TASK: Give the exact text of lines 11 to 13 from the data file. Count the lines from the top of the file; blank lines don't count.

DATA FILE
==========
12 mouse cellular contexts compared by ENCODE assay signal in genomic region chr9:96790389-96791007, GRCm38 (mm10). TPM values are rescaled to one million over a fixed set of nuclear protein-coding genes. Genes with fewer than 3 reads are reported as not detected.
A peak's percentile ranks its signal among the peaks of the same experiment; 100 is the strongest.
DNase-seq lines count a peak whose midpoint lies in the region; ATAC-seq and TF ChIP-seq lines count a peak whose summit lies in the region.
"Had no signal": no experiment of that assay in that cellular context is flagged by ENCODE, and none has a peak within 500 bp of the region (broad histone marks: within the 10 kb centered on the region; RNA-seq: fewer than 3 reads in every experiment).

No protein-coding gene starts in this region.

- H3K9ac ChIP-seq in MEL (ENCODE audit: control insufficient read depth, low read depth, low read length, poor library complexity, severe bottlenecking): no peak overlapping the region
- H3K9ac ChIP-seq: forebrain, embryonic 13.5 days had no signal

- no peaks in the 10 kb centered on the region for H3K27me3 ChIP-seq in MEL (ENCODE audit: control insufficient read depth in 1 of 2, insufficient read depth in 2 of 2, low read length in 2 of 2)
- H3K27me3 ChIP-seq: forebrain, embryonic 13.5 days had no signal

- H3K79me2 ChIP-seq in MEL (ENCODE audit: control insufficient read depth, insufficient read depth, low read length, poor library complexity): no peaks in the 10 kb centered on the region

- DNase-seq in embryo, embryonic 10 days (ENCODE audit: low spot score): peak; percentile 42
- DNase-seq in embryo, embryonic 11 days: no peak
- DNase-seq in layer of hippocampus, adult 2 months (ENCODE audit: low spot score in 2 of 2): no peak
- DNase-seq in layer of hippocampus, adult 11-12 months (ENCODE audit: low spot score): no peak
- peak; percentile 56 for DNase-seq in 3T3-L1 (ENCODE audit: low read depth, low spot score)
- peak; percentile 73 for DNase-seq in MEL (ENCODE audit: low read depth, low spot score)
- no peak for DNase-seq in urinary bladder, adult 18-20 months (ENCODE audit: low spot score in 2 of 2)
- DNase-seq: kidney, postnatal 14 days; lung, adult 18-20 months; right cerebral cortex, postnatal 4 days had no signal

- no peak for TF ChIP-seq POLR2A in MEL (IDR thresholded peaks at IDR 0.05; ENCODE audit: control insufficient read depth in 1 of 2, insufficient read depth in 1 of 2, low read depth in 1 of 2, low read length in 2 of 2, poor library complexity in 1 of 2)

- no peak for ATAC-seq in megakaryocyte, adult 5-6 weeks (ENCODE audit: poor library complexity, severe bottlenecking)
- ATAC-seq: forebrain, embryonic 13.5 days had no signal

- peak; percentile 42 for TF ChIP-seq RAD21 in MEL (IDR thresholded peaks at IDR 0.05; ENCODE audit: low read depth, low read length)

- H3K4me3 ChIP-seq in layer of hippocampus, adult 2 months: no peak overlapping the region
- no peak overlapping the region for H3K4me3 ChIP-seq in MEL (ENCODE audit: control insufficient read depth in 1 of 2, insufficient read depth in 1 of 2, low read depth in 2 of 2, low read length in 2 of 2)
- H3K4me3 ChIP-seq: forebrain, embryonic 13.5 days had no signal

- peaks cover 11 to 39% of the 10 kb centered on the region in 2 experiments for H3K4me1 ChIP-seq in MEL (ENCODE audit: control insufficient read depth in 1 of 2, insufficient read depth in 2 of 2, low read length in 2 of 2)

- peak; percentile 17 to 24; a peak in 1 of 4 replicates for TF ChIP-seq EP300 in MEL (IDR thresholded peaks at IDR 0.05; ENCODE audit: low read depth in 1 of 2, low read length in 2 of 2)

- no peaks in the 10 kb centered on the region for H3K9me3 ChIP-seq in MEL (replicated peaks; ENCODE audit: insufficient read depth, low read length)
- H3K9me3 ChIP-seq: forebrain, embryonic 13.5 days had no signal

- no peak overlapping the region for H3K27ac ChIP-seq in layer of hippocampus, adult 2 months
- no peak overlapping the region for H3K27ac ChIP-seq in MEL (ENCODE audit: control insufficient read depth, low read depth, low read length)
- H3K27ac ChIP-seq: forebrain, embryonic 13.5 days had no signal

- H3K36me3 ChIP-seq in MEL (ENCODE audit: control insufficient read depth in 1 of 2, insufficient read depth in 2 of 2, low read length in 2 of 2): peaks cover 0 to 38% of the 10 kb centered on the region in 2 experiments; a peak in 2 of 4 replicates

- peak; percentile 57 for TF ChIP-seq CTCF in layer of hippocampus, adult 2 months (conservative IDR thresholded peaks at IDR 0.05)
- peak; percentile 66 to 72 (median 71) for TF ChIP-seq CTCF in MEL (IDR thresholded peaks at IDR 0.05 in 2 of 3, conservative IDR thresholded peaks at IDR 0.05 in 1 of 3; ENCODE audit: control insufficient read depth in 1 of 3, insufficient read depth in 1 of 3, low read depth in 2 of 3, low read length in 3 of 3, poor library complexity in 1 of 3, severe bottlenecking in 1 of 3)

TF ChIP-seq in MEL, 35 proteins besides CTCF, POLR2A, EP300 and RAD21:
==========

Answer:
- DNase-seq in embryo, embryonic 10 days (ENCODE audit: low spot score): peak; percentile 42
- DNase-seq in embryo, embryonic 11 days: no peak
- DNase-seq in layer of hippocampus, adult 2 months (ENCODE audit: low spot score in 2 of 2): no peak